Only 100 trees have been planted so far of the 700 that are planned, facing the hospital’s morgue. The rest should be planted by next year’s March 18 remembrance day.
There are no plans to add names, but in at least one case, loved ones have claimed a sapling: Roses are planted at the base, with personal mementos hanging from it and a white rock bearing a handwritten name: Sergio.
What’s happening in Canada
WATCH | NACI expands recommendations for booster shots:
NACI expands recommendations for booster shots
The National Advisory Committee on Immunization has expanded recommendations for who should get a COVID-19 booster shot to include all seniors over the age of 80, Indigenous adults and some front-line health-care workers. Plus, is Canada falling behind by not giving booster shots to all adults? 3:20
Canadian health officials won’t be making a decision until the middle or end of November on whether the Pfizer vaccine will be approved for children aged 5 to 11, a senior official said on Friday.
However, they did recommend a wider group of vaccinated Canadians get booster shots.
The National Advisory Committee on Immunization (NACI) says everyone 80 and older should get a Pfizer or Moderna booster shot, regardless of where they live.
NACI is also recommending third shots for people fully vaccinated with the Oxford-AstraZeneca shot, as well as people aged 70 or older, more front-line health-care workers and people from Indigenous communities.
WATCH | Parents reflect on putting kids through COVID-19 vaccine clinical trials:
Parents reflect on putting kids through COVID-19 vaccine clinical trials
Ian Hanomansing talks to three U.S. parents about what it was like to have their children take part in clinical trials for the Pfizer and Moderna vaccines. 6:59
Although NACI makes recommendations, it’s up to the provinces and territories to decide who will be offered booster shots.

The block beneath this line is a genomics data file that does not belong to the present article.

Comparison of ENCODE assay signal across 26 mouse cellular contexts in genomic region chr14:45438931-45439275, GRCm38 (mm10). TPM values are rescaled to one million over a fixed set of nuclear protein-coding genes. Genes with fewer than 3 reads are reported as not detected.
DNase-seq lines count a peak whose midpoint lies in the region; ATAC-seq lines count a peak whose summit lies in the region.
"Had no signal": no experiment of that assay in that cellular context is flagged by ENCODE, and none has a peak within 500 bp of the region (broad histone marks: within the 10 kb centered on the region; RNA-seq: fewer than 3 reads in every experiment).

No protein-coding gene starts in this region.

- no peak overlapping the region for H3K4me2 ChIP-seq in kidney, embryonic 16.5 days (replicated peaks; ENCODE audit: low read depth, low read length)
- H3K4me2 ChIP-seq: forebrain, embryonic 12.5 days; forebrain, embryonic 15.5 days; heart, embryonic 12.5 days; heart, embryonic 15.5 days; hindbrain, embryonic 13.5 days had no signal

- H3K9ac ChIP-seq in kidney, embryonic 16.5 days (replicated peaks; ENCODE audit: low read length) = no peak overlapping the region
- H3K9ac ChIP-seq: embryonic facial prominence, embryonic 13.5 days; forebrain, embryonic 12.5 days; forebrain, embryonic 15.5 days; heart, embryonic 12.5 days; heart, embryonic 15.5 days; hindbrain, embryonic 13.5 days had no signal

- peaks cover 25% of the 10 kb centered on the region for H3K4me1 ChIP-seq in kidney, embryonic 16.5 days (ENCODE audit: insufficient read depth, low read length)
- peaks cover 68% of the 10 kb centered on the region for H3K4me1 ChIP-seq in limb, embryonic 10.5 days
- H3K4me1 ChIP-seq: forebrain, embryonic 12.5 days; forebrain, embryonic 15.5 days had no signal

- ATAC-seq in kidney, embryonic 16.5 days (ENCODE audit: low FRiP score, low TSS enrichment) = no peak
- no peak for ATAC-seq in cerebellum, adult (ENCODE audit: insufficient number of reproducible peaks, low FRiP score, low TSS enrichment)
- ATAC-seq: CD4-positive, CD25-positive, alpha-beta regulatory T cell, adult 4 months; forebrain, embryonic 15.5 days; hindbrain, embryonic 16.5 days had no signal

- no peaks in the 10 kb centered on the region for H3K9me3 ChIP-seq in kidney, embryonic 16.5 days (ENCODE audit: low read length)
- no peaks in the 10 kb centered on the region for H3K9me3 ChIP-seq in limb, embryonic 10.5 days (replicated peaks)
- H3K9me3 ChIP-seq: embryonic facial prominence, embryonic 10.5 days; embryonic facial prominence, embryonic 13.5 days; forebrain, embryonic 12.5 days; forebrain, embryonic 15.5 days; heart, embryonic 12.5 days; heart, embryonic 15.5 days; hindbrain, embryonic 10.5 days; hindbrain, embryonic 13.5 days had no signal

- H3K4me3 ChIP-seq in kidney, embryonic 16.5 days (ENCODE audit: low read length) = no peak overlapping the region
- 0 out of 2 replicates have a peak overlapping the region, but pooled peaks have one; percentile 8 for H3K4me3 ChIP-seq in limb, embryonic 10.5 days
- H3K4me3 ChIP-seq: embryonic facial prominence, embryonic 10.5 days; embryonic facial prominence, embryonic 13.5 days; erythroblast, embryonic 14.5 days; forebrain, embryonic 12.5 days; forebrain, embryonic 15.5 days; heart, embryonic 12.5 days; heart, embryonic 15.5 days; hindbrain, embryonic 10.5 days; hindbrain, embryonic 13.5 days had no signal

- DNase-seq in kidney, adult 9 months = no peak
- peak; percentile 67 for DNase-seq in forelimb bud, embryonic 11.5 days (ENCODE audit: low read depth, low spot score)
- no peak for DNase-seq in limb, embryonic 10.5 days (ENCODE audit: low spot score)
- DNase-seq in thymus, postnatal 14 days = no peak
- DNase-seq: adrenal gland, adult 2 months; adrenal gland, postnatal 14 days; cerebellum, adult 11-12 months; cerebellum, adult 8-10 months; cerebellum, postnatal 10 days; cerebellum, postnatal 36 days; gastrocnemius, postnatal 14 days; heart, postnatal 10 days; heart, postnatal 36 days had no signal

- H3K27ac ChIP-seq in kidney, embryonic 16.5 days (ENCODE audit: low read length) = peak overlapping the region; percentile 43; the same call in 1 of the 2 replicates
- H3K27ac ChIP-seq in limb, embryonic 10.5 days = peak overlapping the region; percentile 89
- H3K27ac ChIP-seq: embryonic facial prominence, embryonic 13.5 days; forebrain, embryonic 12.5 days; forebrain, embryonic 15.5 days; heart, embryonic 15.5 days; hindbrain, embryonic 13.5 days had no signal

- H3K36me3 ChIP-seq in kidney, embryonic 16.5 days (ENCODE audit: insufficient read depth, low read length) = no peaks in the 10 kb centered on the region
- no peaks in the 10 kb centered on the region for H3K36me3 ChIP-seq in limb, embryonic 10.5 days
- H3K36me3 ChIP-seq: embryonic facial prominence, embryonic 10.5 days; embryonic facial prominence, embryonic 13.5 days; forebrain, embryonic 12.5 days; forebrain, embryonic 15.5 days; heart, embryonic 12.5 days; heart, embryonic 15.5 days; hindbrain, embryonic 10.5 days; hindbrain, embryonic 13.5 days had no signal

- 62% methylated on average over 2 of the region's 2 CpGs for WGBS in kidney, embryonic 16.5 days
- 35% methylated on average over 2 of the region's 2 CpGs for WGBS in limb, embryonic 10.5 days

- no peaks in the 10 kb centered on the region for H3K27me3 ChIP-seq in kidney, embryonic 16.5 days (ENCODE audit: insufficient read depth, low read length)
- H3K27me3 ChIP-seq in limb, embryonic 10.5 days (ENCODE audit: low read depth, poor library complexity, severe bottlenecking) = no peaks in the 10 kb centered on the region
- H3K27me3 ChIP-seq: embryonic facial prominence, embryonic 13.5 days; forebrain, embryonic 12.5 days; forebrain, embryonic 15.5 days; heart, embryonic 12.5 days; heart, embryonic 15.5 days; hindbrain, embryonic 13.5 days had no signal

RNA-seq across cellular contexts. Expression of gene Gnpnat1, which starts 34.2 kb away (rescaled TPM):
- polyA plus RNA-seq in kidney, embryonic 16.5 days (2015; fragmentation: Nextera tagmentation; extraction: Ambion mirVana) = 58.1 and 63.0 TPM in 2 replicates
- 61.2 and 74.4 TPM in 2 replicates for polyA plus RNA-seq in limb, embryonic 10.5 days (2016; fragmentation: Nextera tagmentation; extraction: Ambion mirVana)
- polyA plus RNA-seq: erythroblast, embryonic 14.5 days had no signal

Ontario Health Minister Christine Elliott plans to unveil details next week about when people in the province can expect to receive their third shot.
The U.S. Food and Drug Administration on Friday gave the green light to the Pfizer vaccine for use in children aged 5 to 11. The Centers for Disease Control and Prevention must sign off before shots can be distributed, but with that approval, vaccinations could begin as early as next week.
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What’s happening around the world
As of midday Saturday, more than 246.2 million COVID-19 cases had been reported worldwide, according to Johns Hopkins University’s online coronavirus database. The reported global death toll stood at more than 4.9 million.
In Europe, Russia on Saturday reported 40,251 new COVID-19 infections in the last 24 hours, its highest single-day case tally since the start of the pandemic.
The government’s coronavirus task force reported 1,160 deaths related to the virus, three short of the daily record of 1,163 set the day before. The death toll since the pandemic began is about 462,000, state statistics service Rosstat said Friday.
Russia will go into a nationwide workplace shutdown in the first week of November and the capital Moscow has reimposed a partial lockdown from Thursday, with only essential shops, like pharmacies and supermarkets, allowed to remain open.
In the Americas, 10 states filed a lawsuit on Friday to stop U.S. President Joe Biden’s COVID-19 vaccine mandate for federal contractors, arguing that the requirement violates federal law. Attorneys general from Alaska, Arkansas, Iowa, Missouri, Montana, Nebraska, New Hampshire, North Dakota, South Dakota and Wyoming signed on to the lawsuit, which was filed in a federal district court in Missouri. The states asked a federal judge to block Biden’s requirement that all employees of federal contractors be vaccinated against the coronavirus, arguing that the mandate violates federal procurement law and is an overreach of federal power.